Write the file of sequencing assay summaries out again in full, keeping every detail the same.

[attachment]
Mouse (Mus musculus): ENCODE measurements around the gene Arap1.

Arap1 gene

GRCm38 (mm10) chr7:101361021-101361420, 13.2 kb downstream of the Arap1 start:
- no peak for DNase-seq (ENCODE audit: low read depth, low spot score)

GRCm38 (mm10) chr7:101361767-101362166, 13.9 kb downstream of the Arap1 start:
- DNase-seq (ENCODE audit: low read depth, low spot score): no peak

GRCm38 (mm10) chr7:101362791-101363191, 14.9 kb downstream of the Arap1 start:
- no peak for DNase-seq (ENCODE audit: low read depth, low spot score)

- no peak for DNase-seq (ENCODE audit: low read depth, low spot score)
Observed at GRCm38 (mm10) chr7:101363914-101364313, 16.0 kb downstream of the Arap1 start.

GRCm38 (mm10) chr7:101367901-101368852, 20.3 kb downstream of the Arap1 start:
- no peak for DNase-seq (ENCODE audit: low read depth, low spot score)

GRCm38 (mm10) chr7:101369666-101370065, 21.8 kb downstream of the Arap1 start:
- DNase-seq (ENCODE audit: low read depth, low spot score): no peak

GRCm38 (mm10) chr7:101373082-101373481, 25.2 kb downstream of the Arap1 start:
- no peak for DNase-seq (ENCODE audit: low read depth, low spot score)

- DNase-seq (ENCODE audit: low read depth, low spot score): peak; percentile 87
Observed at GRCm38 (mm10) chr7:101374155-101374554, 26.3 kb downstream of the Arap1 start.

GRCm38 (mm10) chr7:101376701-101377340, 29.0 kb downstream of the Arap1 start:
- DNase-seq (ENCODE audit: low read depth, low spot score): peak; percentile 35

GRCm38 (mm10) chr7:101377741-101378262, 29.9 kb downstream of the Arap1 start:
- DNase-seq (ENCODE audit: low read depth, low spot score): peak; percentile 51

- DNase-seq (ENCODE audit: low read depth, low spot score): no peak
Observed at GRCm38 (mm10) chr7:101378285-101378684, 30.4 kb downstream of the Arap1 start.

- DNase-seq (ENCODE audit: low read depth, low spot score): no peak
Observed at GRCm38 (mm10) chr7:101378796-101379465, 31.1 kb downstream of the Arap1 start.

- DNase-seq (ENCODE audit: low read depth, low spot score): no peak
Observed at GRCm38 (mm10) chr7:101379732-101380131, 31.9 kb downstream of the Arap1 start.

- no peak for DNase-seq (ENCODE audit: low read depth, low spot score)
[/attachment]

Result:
Mouse (Mus musculus): ENCODE measurements around the gene Arap1.

Arap1 gene

GRCm38 (mm10) chr7:101361021-101361420, 13.2 kb downstream of the Arap1 start:
- no peak for DNase-seq (ENCODE audit: low read depth, low spot score)

GRCm38 (mm10) chr7:101361767-101362166, 13.9 kb downstream of the Arap1 start:
- DNase-seq (ENCODE audit: low read depth, low spot score): no peak

GRCm38 (mm10) chr7:101362791-101363191, 14.9 kb downstream of the Arap1 start:
- no peak for DNase-seq (ENCODE audit: low read depth, low spot score)

- no peak for DNase-seq (ENCODE audit: low read depth, low spot score)
Observed at GRCm38 (mm10) chr7:101363914-101364313, 16.0 kb downstream of the Arap1 start.

GRCm38 (mm10) chr7:101367901-101368852, 20.3 kb downstream of the Arap1 start:
- no peak for DNase-seq (ENCODE audit: low read depth, low spot score)

GRCm38 (mm10) chr7:101369666-101370065, 21.8 kb downstream of the Arap1 start:
- DNase-seq (ENCODE audit: low read depth, low spot score): no peak

GRCm38 (mm10) chr7:101373082-101373481, 25.2 kb downstream of the Arap1 start:
- no peak for DNase-seq (ENCODE audit: low read depth, low spot score)

- DNase-seq (ENCODE audit: low read depth, low spot score): peak; percentile 87
Observed at GRCm38 (mm10) chr7:101374155-101374554, 26.3 kb downstream of the Arap1 start.

GRCm38 (mm10) chr7:101376701-101377340, 29.0 kb downstream of the Arap1 start:
- DNase-seq (ENCODE audit: low read depth, low spot score): peak; percentile 35

GRCm38 (mm10) chr7:101377741-101378262, 29.9 kb downstream of the Arap1 start:
- DNase-seq (ENCODE audit: low read depth, low spot score): peak; percentile 51

- DNase-seq (ENCODE audit: low read depth, low spot score): no peak
Observed at GRCm38 (mm10) chr7:101378285-101378684, 30.4 kb downstream of the Arap1 start.

- DNase-seq (ENCODE audit: low read depth, low spot score): no peak
Observed at GRCm38 (mm10) chr7:101378796-101379465, 31.1 kb downstream of the Arap1 start.

- DNase-seq (ENCODE audit: low read depth, low spot score): no peak
Observed at GRCm38 (mm10) chr7:101379732-101380131, 31.9 kb downstream of the Arap1 start.

- no peak for DNase-seq (ENCODE audit: low read depth, low spot score)